Retrocession fees, also known as finder’s fees, kickbacks and soft dollars, are commissions paid to a wealth manger or other new money acquirer by a third party – a bank or fund manager, for example.
For example, banks often pay retrocession fees to wealth managers with whom they have partnerships as compensation for choosing them for a wealth management assignment.
Retrocession fees for stock trading assignments typically make up anywhere from 30 to 50 percent of brokerage fees paid by a customer for a stock market transaction.
Banks, for their part, may also receive retrocession fees from third parties like investment funds for the distribution of specific financial products, for example.
If retrocession fees are paid internally, for example from a bank’s investment fund to the wealth management department of the same bank, they are referred to as “internal retrocession fees”.
Retrocession fees are a highly-debated compensation model, because they can result in ulterior motives driving a bank or wealth manager’s decisions to recommend products which are not in their client’s best interest.
Because of this, Swiss federal law dictates that retrocession fees paid out essentially belong to the customer, unless the customer specifically chooses to give them up. The customer only has the opportunity to do this if they are clearly informed about the retrocession fees which they are considering giving up.
However, both retrocession fees and the absence of clear communications by wealth managers to customers in this regard are still widespread.
Retrocession fees typically refer to recurring kickbacks, while a one-off compensation is generally classified as a finder’s fee, referral fee or acquisition commission, depending on the context.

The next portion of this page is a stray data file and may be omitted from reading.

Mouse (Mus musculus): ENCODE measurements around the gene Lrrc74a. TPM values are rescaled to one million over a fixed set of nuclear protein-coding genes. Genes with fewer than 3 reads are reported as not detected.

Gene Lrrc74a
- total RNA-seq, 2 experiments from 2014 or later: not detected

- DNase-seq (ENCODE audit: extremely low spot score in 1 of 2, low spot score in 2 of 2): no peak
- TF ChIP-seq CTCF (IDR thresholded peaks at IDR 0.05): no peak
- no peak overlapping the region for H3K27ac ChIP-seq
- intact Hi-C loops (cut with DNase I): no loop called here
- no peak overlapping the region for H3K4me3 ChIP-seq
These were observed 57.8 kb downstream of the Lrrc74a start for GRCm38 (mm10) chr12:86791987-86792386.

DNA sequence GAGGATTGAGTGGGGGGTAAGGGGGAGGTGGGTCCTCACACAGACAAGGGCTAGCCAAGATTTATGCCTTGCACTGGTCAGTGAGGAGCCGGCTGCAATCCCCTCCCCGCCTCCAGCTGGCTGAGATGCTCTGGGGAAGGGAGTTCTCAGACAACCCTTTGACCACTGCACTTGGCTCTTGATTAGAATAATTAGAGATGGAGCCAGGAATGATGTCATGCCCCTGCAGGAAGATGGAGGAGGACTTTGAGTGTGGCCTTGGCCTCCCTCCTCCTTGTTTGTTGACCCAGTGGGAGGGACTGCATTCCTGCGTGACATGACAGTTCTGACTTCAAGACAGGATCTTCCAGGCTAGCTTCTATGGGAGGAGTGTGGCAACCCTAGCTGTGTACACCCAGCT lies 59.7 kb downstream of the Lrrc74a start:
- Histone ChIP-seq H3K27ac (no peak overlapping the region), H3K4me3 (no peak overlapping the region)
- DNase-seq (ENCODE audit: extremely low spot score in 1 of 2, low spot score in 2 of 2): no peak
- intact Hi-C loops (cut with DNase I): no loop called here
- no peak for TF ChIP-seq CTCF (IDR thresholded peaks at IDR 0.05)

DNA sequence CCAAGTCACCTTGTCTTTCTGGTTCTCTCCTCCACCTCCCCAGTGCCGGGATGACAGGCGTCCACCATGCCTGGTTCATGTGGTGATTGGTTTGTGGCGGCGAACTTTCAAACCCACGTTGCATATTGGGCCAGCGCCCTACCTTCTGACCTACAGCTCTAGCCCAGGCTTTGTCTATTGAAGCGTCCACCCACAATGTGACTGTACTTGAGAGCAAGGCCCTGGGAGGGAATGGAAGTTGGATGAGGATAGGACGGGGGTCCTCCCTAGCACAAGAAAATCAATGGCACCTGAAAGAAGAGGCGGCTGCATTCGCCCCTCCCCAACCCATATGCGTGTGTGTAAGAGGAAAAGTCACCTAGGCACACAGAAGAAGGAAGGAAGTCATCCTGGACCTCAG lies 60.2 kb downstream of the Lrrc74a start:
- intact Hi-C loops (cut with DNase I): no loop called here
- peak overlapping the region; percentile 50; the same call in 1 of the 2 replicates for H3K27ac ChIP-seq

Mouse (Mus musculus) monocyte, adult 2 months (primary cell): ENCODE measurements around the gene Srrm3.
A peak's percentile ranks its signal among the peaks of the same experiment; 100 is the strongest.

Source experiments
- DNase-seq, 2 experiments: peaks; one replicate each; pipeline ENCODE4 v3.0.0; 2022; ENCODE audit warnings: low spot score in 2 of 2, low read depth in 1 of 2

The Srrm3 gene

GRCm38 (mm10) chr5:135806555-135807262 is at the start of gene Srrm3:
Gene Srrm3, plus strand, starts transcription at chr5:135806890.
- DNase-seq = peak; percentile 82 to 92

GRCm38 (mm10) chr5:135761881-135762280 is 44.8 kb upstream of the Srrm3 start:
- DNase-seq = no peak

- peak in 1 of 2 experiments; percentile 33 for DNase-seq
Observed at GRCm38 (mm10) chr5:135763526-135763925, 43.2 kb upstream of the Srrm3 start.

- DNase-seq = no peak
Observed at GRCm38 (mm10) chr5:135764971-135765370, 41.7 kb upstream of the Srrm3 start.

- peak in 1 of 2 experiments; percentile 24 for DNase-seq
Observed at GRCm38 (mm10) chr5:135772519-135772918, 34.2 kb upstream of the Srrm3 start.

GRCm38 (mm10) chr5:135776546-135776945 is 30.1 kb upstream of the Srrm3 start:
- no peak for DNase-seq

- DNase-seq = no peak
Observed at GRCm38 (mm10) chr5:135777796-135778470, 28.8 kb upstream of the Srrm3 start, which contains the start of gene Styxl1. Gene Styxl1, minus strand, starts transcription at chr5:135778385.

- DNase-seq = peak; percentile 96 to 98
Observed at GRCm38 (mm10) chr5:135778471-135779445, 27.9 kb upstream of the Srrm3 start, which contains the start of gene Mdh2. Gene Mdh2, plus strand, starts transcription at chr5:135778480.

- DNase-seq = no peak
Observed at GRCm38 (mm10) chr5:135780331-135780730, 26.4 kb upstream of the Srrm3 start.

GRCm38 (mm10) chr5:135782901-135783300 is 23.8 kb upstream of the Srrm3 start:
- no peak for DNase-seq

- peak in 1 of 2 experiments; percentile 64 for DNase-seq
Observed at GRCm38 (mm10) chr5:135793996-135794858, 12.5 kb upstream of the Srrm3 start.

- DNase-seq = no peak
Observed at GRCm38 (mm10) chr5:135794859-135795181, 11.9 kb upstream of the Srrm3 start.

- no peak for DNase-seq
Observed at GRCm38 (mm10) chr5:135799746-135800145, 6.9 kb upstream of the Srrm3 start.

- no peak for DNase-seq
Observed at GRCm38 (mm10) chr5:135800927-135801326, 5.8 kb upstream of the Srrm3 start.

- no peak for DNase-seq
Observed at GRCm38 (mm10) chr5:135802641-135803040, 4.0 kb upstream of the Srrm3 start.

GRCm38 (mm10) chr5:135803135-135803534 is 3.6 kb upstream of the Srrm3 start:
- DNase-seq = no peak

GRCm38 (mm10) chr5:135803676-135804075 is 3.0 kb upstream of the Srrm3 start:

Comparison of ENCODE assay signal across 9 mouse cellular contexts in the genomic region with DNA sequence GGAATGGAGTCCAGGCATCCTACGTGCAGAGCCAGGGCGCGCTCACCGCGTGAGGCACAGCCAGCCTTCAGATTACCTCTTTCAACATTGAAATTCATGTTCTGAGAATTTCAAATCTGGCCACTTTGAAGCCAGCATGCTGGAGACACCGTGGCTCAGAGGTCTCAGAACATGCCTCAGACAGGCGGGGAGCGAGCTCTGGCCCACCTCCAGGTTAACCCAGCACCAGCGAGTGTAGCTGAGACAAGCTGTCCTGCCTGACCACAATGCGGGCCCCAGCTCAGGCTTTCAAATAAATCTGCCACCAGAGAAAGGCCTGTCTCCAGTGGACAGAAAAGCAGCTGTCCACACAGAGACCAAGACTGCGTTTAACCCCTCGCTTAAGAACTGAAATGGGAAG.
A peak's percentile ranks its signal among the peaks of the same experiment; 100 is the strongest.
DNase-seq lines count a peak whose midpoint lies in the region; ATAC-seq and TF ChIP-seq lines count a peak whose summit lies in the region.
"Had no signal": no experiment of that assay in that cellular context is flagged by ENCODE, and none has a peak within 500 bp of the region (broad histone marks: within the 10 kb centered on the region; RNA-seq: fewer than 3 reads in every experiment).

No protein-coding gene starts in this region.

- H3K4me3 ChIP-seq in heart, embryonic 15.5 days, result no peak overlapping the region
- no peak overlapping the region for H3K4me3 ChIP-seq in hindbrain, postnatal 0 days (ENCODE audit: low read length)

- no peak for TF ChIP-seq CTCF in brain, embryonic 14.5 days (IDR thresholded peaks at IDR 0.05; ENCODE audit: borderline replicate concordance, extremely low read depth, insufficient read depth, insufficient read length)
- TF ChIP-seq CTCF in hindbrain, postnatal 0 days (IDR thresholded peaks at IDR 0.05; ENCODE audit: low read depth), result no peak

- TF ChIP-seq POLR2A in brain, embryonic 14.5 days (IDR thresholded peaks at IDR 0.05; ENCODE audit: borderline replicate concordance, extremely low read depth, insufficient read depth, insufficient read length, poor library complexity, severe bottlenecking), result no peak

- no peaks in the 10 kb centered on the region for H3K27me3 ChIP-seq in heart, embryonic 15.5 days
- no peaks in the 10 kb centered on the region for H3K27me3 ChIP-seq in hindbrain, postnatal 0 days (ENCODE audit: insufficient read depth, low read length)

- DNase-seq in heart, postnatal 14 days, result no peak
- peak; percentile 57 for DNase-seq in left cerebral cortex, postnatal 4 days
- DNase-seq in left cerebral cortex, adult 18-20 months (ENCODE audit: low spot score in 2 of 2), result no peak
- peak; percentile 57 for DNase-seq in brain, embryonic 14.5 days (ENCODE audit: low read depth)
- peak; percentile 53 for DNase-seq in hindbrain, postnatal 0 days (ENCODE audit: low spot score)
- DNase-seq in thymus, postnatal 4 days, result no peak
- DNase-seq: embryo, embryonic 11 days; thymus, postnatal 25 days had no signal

As a norm, a differentiation is made between three types of retrocession fees:
- Retrocession fee in custody banking
Example: A wealth manager brings new customer assets into a custodian bank and receives compensation for doing so. By frequently changing service providers, a wealth manager can generate retrocession fees which benefit them, but not their customer.
- Retrocession fees in trading
These fees are paid out as compensation for various trading transactions (securities trading, for example). The more transactions are made, the higher the retrocession fees paid out (and the higher the brokerage fees which the customer must pay).
- Retrocession fees in financial product purchases
When the term “retrocession fees” is mentioned publicly, it is usually in relation to product commissions. In finance, retrocession fees are often attached to investment funds.
Example: A part of the recurring TER (total expense ratio) which customers must pay goes back to the customer acquirer in the form of retrocession fees. Because the TER is charged to the customer each year, the acquirer receives retrocession fees every year in the form of recurring commissions.